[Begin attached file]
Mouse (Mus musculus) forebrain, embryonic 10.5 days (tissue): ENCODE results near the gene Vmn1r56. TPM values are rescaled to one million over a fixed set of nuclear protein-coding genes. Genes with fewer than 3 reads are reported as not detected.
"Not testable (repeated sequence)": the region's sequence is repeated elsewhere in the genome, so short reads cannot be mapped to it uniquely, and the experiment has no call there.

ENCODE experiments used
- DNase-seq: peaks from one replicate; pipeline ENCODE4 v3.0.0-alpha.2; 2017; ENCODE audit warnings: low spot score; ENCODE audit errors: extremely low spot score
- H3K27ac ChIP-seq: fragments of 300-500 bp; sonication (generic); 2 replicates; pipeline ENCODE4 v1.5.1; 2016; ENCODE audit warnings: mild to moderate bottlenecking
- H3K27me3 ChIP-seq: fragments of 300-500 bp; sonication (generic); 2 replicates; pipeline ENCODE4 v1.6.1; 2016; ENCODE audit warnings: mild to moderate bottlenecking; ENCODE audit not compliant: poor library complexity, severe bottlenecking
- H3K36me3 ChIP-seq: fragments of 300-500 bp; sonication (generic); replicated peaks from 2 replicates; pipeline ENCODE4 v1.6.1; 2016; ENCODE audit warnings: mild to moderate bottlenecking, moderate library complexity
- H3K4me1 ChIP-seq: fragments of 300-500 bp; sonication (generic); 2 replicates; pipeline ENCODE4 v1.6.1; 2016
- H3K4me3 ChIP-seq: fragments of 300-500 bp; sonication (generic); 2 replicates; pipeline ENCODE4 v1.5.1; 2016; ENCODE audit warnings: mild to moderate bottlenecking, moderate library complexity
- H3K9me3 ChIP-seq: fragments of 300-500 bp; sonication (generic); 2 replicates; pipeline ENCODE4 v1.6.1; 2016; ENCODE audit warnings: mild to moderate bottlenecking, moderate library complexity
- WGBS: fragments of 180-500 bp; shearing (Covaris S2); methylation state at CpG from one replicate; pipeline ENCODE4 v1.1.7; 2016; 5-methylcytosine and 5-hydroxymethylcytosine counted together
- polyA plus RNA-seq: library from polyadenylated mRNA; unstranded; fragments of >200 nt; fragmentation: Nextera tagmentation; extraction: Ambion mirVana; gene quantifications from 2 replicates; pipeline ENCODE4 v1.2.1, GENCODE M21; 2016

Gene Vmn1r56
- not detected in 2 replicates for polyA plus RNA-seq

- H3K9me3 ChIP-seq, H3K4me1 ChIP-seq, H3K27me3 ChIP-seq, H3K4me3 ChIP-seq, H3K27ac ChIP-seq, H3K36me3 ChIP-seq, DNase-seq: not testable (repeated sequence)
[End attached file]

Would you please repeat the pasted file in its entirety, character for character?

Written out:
Mouse (Mus musculus) forebrain, embryonic 10.5 days (tissue): ENCODE results near the gene Vmn1r56. TPM values are rescaled to one million over a fixed set of nuclear protein-coding genes. Genes with fewer than 3 reads are reported as not detected.
"Not testable (repeated sequence)": the region's sequence is repeated elsewhere in the genome, so short reads cannot be mapped to it uniquely, and the experiment has no call there.

ENCODE experiments used
- DNase-seq: peaks from one replicate; pipeline ENCODE4 v3.0.0-alpha.2; 2017; ENCODE audit warnings: low spot score; ENCODE audit errors: extremely low spot score
- H3K27ac ChIP-seq: fragments of 300-500 bp; sonication (generic); 2 replicates; pipeline ENCODE4 v1.5.1; 2016; ENCODE audit warnings: mild to moderate bottlenecking
- H3K27me3 ChIP-seq: fragments of 300-500 bp; sonication (generic); 2 replicates; pipeline ENCODE4 v1.6.1; 2016; ENCODE audit warnings: mild to moderate bottlenecking; ENCODE audit not compliant: poor library complexity, severe bottlenecking
- H3K36me3 ChIP-seq: fragments of 300-500 bp; sonication (generic); replicated peaks from 2 replicates; pipeline ENCODE4 v1.6.1; 2016; ENCODE audit warnings: mild to moderate bottlenecking, moderate library complexity
- H3K4me1 ChIP-seq: fragments of 300-500 bp; sonication (generic); 2 replicates; pipeline ENCODE4 v1.6.1; 2016
- H3K4me3 ChIP-seq: fragments of 300-500 bp; sonication (generic); 2 replicates; pipeline ENCODE4 v1.5.1; 2016; ENCODE audit warnings: mild to moderate bottlenecking, moderate library complexity
- H3K9me3 ChIP-seq: fragments of 300-500 bp; sonication (generic); 2 replicates; pipeline ENCODE4 v1.6.1; 2016; ENCODE audit warnings: mild to moderate bottlenecking, moderate library complexity
- WGBS: fragments of 180-500 bp; shearing (Covaris S2); methylation state at CpG from one replicate; pipeline ENCODE4 v1.1.7; 2016; 5-methylcytosine and 5-hydroxymethylcytosine counted together
- polyA plus RNA-seq: library from polyadenylated mRNA; unstranded; fragments of >200 nt; fragmentation: Nextera tagmentation; extraction: Ambion mirVana; gene quantifications from 2 replicates; pipeline ENCODE4 v1.2.1, GENCODE M21; 2016

Gene Vmn1r56
- not detected in 2 replicates for polyA plus RNA-seq

- H3K9me3 ChIP-seq, H3K4me1 ChIP-seq, H3K27me3 ChIP-seq, H3K4me3 ChIP-seq, H3K27ac ChIP-seq, H3K36me3 ChIP-seq, DNase-seq: not testable (repeated sequence)